Ask questions, get answers
This is Passion Week, or Holy Week, commemorating the last few days of the earthly ministry of Jesus leading through his trial, crucifixion, death and burial to his resurrection. There’s no greater week in history.
The fact that Jesus lived cannot be debated. The Roman historian and senator Tacitus referred to Jesus of Nazareth and his execution by order of Pontius Pilate in his final work, “Annals” (written ca. AD 116). It is one of the earliest written accounts.
Other historical writings, some from as early as seven years after Jesus’ burial — while the high priest who condemned him was still alive — support the veracity of Jesus’ life, death and resurrection. These accounts reveal three facts that are indisputable:
1. The tomb in which Jesus was buried was discovered empty by a group of women on the Sunday following the crucifixion.
2. Jesus’ disciples had real experiences with someone whom they believed was the risen Christ.
3. As a result of the preaching of these followers/disciples, which had the resurrection as its central point, the Christian church was established and grew.
No one in the first century A.D. would have written an account that relied on the testimony of people who were not considered at the time to be trustworthy in a court of law, like women, slaves, foreigners and fishermen. No one would write these accounts as they are and ask people to believe them — unless they were true. Unless firsthand witnesses were still living.
The accounts were written by individuals who walked and talked with Jesus and saw him alive again after his death and burial, and by persons who relied on the testimony of firsthand witnesses. The apostle Paul, well-known for his prior animosity toward members of The Way — as Christ’s earliest followers were called — dedicated his life to following a Messiah he was willing to die for. He eventually did just that.
In one of his letters to the believers in Corinth, Paul wrote, “What I received I passed on to you as of first importance: that Christ died for our sins according to the Scriptures, that he was buried, that he was raised on the third day … and that he appeared to Peter and then to the Twelve. After that, he appeared to more than 500 of the brothers at the same time, most of whom are still living … then he appeared to James, then to all the apostles, and last all he appeared to me also” (1 Corinthians 15:3-8). Paul said Jesus of Nazareth was dead, buried and alive again. If those reading his letter didn’t believe him, they could check with James — Jesus’ half-brother — or any of the more than 500 people who saw him alive, “most of whom (were) still living” when they received that correspondence.
Don’t believe me? Ask the hundreds of other people who saw him with their own eyes.
What greater testimony can you get than a firsthand account, than firsthand verification?
Years ago I sat in the small living room of a man everyone in that area knew as James Q. James had been part of a flight crew on a bomber in World War II and talked with me about some of his experiences. He talked about some of the everyday tasks soldiers in the Army Air Forces took part in. But he focused on one day, Aug. 6, 1945.
James said his crew and that of nearly every other bomber where they were stationed were headed out in their B-29 Superfortress bombers toward their assigned targets. Few, if any, knew the assignments of any other plane unless they were headed on the same coordinates to the same target.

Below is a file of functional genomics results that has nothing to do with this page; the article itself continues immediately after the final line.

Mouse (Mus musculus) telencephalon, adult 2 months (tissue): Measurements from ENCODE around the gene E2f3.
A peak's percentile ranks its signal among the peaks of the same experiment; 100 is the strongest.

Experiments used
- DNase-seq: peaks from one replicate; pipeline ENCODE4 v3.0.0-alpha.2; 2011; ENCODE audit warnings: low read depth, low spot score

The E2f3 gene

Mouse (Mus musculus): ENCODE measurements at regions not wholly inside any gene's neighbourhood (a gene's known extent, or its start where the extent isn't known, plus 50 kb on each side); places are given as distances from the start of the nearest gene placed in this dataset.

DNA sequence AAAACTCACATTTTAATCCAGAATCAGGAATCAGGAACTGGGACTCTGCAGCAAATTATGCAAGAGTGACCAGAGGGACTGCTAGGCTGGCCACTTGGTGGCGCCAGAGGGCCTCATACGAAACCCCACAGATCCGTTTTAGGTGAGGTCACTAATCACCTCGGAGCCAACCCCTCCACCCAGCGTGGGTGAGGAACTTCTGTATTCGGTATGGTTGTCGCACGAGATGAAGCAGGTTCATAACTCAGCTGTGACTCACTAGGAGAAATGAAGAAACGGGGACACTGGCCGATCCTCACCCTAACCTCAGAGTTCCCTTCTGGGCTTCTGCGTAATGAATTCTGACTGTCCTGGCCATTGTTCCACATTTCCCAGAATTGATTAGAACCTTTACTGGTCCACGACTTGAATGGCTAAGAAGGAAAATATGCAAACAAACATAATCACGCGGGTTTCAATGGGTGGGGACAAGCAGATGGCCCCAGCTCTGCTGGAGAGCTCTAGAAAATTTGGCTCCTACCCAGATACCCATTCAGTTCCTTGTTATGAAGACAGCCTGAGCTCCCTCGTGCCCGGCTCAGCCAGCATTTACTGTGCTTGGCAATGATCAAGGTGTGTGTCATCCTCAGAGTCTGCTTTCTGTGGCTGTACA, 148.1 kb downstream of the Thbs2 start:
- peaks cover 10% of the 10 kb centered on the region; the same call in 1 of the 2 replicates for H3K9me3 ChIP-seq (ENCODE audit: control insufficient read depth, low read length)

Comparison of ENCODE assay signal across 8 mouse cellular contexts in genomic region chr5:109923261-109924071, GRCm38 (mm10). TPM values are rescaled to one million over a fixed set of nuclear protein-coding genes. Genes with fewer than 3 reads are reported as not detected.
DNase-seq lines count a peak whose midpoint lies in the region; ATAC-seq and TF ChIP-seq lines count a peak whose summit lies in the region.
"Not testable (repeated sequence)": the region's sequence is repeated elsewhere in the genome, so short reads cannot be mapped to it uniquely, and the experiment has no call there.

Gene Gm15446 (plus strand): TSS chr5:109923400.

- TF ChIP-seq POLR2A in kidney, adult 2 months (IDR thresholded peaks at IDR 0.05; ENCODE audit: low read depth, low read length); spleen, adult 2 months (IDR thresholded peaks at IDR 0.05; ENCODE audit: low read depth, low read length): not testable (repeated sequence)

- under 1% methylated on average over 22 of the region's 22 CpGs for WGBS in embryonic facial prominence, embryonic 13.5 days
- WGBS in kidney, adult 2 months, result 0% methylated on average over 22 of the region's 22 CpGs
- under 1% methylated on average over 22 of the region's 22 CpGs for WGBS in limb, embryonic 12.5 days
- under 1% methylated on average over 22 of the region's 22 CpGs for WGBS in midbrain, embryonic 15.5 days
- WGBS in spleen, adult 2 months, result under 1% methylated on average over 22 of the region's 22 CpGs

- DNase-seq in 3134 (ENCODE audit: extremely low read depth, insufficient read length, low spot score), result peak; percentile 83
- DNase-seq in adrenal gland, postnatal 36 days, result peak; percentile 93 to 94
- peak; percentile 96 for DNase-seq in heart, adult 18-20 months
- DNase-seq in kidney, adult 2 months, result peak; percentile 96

Nothing so far was any different from any other day as they checked their charts and prepared to carry out their mission heading toward Japanese targets. Then a radio call came through, ordering them to stand down and return to base. Their mission had been canceled. James said he and the rest of the crew were relieved — though they always had obeyed orders, no one enjoyed dropping bombs.
After they banked and turned to return to base they saw several other aircraft returning home, as well. A few quick radio transmissions confirmed that the other missions had also been called off. Many were excited, thinking the war was finally over, though it would not end for nearly another month.
Then James and his brothers in arms noticed a B-29 still Japan-bound. Wondering if they had not received the call to return to base, the radio operator in James’ plane attempted a few times to raise them on the radio.
No answer. The plane just kept going. That plane, the Enola Gay, rendezvoused with two other B-52s over Iwo Jima and proceeded to their non-infamous target of Hiroshima.
When James and his friends and fellow servicemen heard the news later that day of the “Little Boy” bomb’s devastation of Hiroshima, what had been a day of relief became both a day of concern — what next? — and of further hope that the war was about to end.
I had read accounts of the Enola Gay’s definitive bombing run before. But hearing an account from an airman who witnessed such an important page in this chapter of history was different. You can question what you read. But how can you question the account of a man who’s been there?
It’s the same when I read the gospel accounts in the Bible. These are the unapologetic, sometimes self-effacing stories of “this is what we saw, what we did, how we messed up and what we know to be true.”
What adds to the legitimacy of the historical sources is that some who wrote them were not followers of Christ. Why write things that verify biblical accounts of someone you don’t believe is God’s Son unless those events took place?
Do yourself a big favor this week. Check into those accounts. Was Jesus who he said he was? Read what the Bible says. Read extra-biblical accounts. Go to worship services on Good Friday and Easter/Resurrection Sunday at any of our local churches.
Ask questions. Get answers. You won’t regret it.
Brett Campbell can be reached at email@example.com.